J.R. Carpenter describes creating and distributing The Broadside of a Yarn, a hybrid print-digital art-literature project commissioned by Electronic Literature as a Model for Creativity and Innovation in Practice (ELMCIP) for Remediating the Social, an exhibition which took place at Inspace, Edinburgh, UK, 1-17 November 2012.
The Broadside of a Yarn is a multi-modal performative pervasive networked narrative attempt to chart fictional fragments of new and long-ago stories of near and far-away seas with nought but a QR reader and a hand-made map of dubious accuracy. Yes, but what is it? Well, it’s kind of hard to say.
The Broadside of a Yarn remediates the broadside, a form of networked narrative popular from 16th century onward. Broadsides were texts written on a wide range of subjects, cheaply printed on single sheets of paper (often with images), widely distributed, and posted and performed in public. During the Remediating the Social exhibition, The Broadside of a Yarn was posted as a discontinuous map printed on 15 A3-sized foam-core-mounted squares arranged in an asymmetrical grid in a 5m x 3m light-box situated in the main entrance of Inspace gallery.
The purpose of this map is not to guide but rather to propose imprecise and quite possibly impossible routes of navigation through the city of Edinburgh, along the Firth of Forth, into the North Sea, into the North Atlantic and beyond into territories purely imaginary. The map squares are composed from my own photographs, and scans of details of maps, charts, drawings, and diagrams found in books, pamphlets, prints and other ephemera gleaned from used and antiquarian bookshops during a research trip I took to Edinburgh in May 2012.
Like the printed broadsides of old, the public posting of The Broadside of a Yarn signifies that it is intended to be performed. Embedded within the cartographic space of the printed map are QR codes which link to smart-phone-optimised web pages containing computer-generated narrative dialogues. These were created through a dialogic process.
On one hand, a print map hung in a gallery exhibition for three weeks offers but a narrow window of access to such a vast and varied body of digital text. On the other hand, this discontinuous print map is infinitely expansible. Any number of new map squares may be added at any time.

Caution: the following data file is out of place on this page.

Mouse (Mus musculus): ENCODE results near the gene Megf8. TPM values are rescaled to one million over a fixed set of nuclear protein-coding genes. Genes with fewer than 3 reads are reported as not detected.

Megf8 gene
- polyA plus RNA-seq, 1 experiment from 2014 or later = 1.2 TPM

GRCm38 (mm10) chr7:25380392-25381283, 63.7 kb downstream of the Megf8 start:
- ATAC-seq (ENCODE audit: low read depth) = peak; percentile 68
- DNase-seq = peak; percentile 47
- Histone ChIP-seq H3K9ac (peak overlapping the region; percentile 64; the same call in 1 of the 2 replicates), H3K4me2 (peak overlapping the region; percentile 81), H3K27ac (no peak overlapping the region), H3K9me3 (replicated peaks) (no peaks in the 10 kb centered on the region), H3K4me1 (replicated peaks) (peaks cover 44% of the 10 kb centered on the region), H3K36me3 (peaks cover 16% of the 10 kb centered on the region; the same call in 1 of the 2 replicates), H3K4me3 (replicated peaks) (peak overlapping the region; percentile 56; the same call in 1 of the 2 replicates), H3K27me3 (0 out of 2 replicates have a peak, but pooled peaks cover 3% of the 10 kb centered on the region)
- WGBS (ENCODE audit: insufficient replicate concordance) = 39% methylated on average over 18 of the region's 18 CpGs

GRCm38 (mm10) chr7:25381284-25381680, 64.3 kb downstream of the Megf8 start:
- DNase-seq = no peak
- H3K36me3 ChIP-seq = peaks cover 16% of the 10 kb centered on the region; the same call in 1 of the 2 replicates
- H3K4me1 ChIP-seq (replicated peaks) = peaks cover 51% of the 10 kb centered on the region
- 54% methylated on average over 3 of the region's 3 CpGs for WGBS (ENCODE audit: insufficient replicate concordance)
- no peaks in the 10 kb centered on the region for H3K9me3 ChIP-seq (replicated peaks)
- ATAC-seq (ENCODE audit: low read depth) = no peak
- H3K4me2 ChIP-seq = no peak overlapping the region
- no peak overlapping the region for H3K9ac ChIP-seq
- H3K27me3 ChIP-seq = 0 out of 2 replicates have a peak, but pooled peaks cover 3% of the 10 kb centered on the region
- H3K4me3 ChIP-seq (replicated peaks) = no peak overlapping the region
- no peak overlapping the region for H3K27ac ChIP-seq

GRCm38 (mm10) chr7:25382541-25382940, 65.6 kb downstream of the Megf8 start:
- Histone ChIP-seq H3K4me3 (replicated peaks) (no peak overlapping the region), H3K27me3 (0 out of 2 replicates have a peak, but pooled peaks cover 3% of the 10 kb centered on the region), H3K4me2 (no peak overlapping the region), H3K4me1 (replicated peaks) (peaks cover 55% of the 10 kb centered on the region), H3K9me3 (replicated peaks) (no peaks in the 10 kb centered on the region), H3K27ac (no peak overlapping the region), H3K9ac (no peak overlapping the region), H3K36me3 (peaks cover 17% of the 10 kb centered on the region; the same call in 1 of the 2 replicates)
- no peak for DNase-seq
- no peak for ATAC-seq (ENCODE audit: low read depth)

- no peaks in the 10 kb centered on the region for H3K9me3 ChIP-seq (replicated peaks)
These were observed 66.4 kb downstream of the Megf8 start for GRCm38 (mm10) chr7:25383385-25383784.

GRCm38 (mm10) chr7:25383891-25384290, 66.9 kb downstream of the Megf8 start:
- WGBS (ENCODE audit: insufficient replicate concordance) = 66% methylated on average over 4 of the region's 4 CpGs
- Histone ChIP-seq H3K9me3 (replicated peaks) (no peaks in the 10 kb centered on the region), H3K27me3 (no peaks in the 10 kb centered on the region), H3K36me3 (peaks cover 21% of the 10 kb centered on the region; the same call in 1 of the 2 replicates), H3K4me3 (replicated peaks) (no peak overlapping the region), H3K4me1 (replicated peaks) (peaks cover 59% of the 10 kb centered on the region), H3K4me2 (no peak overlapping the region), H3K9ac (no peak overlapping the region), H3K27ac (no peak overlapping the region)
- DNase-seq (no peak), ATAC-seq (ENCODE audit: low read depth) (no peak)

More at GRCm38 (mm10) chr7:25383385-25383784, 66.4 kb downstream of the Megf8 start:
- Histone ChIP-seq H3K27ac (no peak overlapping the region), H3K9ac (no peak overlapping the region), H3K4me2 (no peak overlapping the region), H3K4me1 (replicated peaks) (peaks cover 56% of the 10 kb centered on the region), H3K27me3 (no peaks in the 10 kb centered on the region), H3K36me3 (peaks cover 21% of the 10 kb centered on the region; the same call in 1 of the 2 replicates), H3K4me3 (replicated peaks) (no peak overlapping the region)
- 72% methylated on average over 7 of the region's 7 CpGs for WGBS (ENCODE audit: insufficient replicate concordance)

In part to extend the life of The Broadside of a Yarn beyond the Remediating the Social exhibition, and in part to further the remediation of the broadside as a form, I also created an A3-sized subset of the gallery map, which was handed out freely during the exhibition and which continues to circulate through gift exchange economies and postal networks. This map collages together imagery and QR codes from some – but not all – of the gallery map squares. The folding of 500 A3 sheets into map form took rather longer than expected and became something of a performance in the gallery space in the lead-up to the opening of the exhibition, 1 November 2013. Immediately following the opening there was a performance event in the Sculpture Court of Edinburgh College of Art, in which, a number of the computer-generated narrative dialogues in The Broadside of a Yarn were performed by myself, Jerome Fletcher, Judd Morrissy, and Mark Jeffery before a live audience. Similar performances have been staged at the Arnolfini in Bristol, the Sorbonne in Paris, and The Banff Centre in Canada.
Two of the mobile-phone-optimised computer-generated texts have been developed into stand-alone web-based pieces. There he was, gone. was published on Joyland Poetry: A Hub for Poetry in June 2012, and Notes on the Voyage of Owl and Girl was included in Avenues of Access: An Exhibit & Online Archive of New ‘Born Digital’ Literature presented at the Modern Languages Association convention held in Boston in January 2013.
The Broadside of a Yarn may perhaps be best described as an assemblage. It is an unbound atlas of impossible maps, an errata-base of historical, pictorial, diagrammatic and cartographic data, a collection of short stories, a selection of fragments of quotations from centuries of sailors’ yarns, spoken words from printed stories set on far-away long-ago seas pulled through networks into hand-held digital devices, past words put into present mouths and then shifted. As is the way with assemblages, this work remains fluid and is by no means finished.
Download a free e-book of the Remediating the Social exhibition catalogue here: http://elmcip.net/critical-writing/remediating-social-e-book